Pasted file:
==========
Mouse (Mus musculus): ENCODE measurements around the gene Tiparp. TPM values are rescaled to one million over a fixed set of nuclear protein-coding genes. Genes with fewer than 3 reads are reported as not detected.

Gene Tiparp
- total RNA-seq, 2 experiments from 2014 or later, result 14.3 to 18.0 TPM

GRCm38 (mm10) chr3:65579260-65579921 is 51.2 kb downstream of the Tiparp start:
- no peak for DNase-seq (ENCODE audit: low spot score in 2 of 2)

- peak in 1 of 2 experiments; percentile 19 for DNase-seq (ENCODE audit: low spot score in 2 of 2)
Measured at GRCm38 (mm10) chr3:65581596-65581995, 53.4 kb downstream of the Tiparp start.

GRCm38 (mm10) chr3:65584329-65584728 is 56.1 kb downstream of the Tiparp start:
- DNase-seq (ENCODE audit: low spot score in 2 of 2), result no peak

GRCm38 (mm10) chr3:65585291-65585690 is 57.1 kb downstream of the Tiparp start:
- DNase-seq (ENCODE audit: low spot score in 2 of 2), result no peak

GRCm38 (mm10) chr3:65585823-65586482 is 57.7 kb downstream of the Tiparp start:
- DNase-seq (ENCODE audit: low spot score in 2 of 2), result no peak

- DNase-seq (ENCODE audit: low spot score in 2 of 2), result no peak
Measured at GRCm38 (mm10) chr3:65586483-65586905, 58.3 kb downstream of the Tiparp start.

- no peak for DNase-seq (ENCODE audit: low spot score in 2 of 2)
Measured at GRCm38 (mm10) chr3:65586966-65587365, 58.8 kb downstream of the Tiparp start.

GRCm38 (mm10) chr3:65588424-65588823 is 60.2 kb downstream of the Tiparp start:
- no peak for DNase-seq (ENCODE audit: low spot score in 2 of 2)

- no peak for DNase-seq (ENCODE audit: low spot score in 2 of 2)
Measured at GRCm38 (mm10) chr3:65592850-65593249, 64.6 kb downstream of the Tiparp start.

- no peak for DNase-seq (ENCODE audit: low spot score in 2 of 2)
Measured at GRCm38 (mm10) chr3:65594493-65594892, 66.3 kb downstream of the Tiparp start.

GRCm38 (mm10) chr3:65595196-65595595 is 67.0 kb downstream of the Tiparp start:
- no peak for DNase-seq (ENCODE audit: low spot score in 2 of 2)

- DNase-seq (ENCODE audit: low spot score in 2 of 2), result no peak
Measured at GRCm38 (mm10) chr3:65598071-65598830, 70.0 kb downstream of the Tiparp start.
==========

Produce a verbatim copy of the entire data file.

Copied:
Mouse (Mus musculus): ENCODE measurements around the gene Tiparp. TPM values are rescaled to one million over a fixed set of nuclear protein-coding genes. Genes with fewer than 3 reads are reported as not detected.

Gene Tiparp
- total RNA-seq, 2 experiments from 2014 or later, result 14.3 to 18.0 TPM

GRCm38 (mm10) chr3:65579260-65579921 is 51.2 kb downstream of the Tiparp start:
- no peak for DNase-seq (ENCODE audit: low spot score in 2 of 2)

- peak in 1 of 2 experiments; percentile 19 for DNase-seq (ENCODE audit: low spot score in 2 of 2)
Measured at GRCm38 (mm10) chr3:65581596-65581995, 53.4 kb downstream of the Tiparp start.

GRCm38 (mm10) chr3:65584329-65584728 is 56.1 kb downstream of the Tiparp start:
- DNase-seq (ENCODE audit: low spot score in 2 of 2), result no peak

GRCm38 (mm10) chr3:65585291-65585690 is 57.1 kb downstream of the Tiparp start:
- DNase-seq (ENCODE audit: low spot score in 2 of 2), result no peak

GRCm38 (mm10) chr3:65585823-65586482 is 57.7 kb downstream of the Tiparp start:
- DNase-seq (ENCODE audit: low spot score in 2 of 2), result no peak

- DNase-seq (ENCODE audit: low spot score in 2 of 2), result no peak
Measured at GRCm38 (mm10) chr3:65586483-65586905, 58.3 kb downstream of the Tiparp start.

- no peak for DNase-seq (ENCODE audit: low spot score in 2 of 2)
Measured at GRCm38 (mm10) chr3:65586966-65587365, 58.8 kb downstream of the Tiparp start.

GRCm38 (mm10) chr3:65588424-65588823 is 60.2 kb downstream of the Tiparp start:
- no peak for DNase-seq (ENCODE audit: low spot score in 2 of 2)

- no peak for DNase-seq (ENCODE audit: low spot score in 2 of 2)
Measured at GRCm38 (mm10) chr3:65592850-65593249, 64.6 kb downstream of the Tiparp start.

- no peak for DNase-seq (ENCODE audit: low spot score in 2 of 2)
Measured at GRCm38 (mm10) chr3:65594493-65594892, 66.3 kb downstream of the Tiparp start.

GRCm38 (mm10) chr3:65595196-65595595 is 67.0 kb downstream of the Tiparp start:
- no peak for DNase-seq (ENCODE audit: low spot score in 2 of 2)

- DNase-seq (ENCODE audit: low spot score in 2 of 2), result no peak
Measured at GRCm38 (mm10) chr3:65598071-65598830, 70.0 kb downstream of the Tiparp start.